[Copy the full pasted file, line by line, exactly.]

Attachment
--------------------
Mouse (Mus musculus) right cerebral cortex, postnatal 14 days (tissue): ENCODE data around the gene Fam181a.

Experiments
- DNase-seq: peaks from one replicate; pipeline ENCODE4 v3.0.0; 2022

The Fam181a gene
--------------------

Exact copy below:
Mouse (Mus musculus) right cerebral cortex, postnatal 14 days (tissue): ENCODE data around the gene Fam181a.

Experiments
- DNase-seq: peaks from one replicate; pipeline ENCODE4 v3.0.0; 2022

The Fam181a gene